A Weekend in the Country
Spread out through the East End, this festival has a mixture of foreign and indie choices that can be worth the trip. Local film royalty was in attendance, and could be seen sauntering down Main Street with ice cream cones. Alan Alda, Sharon Stone, and Steve Buscemi could be heard “In Conversation with…” The newly refurbished Guild Hall theater is a real gem. And—let’s face it—with the trees just beginning to turn, the ocean, and the manicured lawns and historic houses on view, it’s fun to be there without breaking into a sweat. But be prepared to stand on line for every film. Some recommendations:
What sets John Rabe apart is its complex, fascinating (and underexposed) true story, about a German who ran the Siemens factory in Nanjing up to, and during, the Japanese occupation. As an old China hand, Rabe loved the country and its people, and managed to save several hundred thousand of them from certain death by setting up a neutral zone for foreign nationals in the middle of the city and hiding the Chinese there in plain sight.
Meant to star Ulrich Mühe (The Lives of Others), who died tragically only months before production was to begin, the film is now graced by the excellent Ulrich Tukur, (White Ribbon and Seraphine) in Mühe’s place. John Rabe has already nailed four top awards in Germany: best film, best actor—for Tukur–best production design, and best costumes. This is a big film, and the sixth written and directed by Florian Gallenberger; since he’s only 37, he’s likely to join the international A-list by the time John Rabe opens here in the spring.
Lukas Moodyyson’s hilarious Together and devastating Lilya 4-Ever displayed the exceptional range of this Swedish talent, so the US premiere of his newest (and first English-language) film–Mammoth–was much anticipated. Mammoth stars Michelle Williams, Gael Garcia Bernal, Marife Necessito, and Sophie Nyweide. All of them are outstanding in roles that mirror a very contemporary dilemma: the overworked mom (a pediatric surgeon); the gentle genius dad who has made millions as a game designer; and a nanny from the Philippines who devotes herself to their daughter (Nyweide), while her own sons languish without her at home. But it is newcomer Sophie Nyweide who really shines. A veteran of several films, as well as Law and Order, Nyweide is a competitive snowboarder who “owns a pet cow.” Alone at the post-screening press conference, she represented the entire cast and crew with wit and sangfroid that were truly awesome! Mammoth opens in the US on November 20th.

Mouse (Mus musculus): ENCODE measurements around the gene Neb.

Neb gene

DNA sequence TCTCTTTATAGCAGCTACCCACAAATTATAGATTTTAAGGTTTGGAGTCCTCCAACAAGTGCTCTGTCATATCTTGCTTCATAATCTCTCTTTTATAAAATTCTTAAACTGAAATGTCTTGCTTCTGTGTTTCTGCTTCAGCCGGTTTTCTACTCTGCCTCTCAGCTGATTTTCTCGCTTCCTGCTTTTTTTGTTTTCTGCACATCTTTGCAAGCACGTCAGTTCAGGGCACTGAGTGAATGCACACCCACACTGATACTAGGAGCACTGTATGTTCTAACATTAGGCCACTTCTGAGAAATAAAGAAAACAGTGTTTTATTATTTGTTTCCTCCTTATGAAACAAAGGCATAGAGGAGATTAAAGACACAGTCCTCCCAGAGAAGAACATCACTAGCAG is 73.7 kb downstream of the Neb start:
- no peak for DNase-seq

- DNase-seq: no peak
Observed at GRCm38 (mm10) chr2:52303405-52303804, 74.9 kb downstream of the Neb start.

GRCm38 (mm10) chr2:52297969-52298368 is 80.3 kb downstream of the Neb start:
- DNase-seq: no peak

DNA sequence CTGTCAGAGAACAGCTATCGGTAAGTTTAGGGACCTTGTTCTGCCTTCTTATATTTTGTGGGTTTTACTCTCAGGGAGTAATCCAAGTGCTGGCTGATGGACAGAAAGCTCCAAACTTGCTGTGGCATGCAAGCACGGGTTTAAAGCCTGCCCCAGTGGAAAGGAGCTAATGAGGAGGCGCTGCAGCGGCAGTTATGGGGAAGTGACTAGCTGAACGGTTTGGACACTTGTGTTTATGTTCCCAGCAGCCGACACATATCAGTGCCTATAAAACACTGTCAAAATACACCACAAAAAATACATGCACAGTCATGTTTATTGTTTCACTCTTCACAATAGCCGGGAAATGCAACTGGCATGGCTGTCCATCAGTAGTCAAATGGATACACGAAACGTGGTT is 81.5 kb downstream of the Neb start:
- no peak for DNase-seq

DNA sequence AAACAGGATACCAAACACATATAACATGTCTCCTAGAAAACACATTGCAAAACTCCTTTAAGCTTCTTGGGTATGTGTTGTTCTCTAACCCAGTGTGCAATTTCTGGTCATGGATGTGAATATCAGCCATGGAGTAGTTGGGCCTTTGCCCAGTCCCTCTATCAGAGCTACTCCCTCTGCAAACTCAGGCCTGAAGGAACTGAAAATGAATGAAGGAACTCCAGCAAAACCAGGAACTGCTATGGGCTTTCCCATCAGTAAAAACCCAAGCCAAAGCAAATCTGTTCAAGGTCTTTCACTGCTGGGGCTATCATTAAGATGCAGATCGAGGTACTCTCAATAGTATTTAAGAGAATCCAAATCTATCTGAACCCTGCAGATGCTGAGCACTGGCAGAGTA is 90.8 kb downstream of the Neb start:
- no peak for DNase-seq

For environmentalists and everyone else: a modest but powerful documentary, Dirty Oil, by Leslie Iwerks (granddaughter of legendary animation artist Ub Iwerks). Iwerks has taken an unflinching look at some seriously unpleasant landscape and health abuse by the Canadian companies that drain oil sands to supply insatiable US gas guzzlers with their black gold fix.
Known for The Pixar Story, Iwerks here pulls no punches in getting her story out, and giving us a heads-up on the importance of finding a saner alternative to current practices.
On a lighter note: The Hunting Inn has the best carrot cake you’ll ever eat. One slice was enough for three of us, with takeaway for next day’s lunch.